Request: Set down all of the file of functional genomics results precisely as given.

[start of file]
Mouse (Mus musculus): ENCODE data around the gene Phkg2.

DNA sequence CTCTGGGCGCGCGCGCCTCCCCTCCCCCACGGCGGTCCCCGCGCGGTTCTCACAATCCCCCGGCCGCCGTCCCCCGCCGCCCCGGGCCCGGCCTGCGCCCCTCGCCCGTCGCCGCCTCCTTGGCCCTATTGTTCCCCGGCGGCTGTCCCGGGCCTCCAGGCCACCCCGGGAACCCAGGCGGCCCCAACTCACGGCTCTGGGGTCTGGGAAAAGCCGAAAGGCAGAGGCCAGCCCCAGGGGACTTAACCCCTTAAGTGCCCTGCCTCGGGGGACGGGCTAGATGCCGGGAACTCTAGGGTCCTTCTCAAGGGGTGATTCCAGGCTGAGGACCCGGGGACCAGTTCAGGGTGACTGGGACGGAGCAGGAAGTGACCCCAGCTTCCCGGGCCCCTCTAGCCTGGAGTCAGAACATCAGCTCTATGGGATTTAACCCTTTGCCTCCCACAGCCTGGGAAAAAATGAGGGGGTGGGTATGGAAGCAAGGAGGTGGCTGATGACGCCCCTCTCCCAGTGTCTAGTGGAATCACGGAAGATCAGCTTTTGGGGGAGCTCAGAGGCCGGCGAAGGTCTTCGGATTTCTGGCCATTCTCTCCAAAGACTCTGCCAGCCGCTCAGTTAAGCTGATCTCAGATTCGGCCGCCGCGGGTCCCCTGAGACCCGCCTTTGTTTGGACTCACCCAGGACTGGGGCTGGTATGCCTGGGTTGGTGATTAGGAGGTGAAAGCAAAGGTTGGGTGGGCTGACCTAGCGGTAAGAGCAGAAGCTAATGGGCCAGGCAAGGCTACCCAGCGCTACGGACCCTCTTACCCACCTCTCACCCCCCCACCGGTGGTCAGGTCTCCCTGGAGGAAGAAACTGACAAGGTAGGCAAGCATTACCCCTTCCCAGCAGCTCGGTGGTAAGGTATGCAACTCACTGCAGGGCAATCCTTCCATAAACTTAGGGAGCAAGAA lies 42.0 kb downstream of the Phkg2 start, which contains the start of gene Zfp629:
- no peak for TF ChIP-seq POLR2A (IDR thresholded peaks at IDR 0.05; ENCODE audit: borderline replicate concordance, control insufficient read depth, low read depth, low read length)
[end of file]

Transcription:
Mouse (Mus musculus): ENCODE data around the gene Phkg2.

DNA sequence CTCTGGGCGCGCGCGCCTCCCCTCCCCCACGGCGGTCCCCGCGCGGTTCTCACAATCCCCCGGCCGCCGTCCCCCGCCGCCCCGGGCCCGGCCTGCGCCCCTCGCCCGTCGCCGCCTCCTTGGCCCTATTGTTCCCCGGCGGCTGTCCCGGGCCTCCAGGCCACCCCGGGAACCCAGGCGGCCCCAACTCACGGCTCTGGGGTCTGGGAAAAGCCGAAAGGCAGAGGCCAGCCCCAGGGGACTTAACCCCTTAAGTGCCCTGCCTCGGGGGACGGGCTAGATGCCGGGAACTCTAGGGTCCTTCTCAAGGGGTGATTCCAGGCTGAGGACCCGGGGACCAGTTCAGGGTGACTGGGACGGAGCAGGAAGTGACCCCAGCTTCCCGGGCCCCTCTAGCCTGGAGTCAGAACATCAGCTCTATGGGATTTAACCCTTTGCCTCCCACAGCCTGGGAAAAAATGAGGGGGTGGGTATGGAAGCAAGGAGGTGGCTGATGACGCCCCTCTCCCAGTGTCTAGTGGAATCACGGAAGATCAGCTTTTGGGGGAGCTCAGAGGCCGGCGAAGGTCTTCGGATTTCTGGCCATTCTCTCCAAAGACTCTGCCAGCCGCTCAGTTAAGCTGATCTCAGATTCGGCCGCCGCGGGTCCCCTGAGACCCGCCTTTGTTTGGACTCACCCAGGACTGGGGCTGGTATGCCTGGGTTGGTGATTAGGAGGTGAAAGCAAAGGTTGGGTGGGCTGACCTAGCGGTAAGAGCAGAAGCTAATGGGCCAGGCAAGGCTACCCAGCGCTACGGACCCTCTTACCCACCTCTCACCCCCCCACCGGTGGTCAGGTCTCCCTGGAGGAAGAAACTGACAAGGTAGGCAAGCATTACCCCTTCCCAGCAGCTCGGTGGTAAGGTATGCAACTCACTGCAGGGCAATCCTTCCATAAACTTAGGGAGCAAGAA lies 42.0 kb downstream of the Phkg2 start, which contains the start of gene Zfp629:
- no peak for TF ChIP-seq POLR2A (IDR thresholded peaks at IDR 0.05; ENCODE audit: borderline replicate concordance, control insufficient read depth, low read depth, low read length)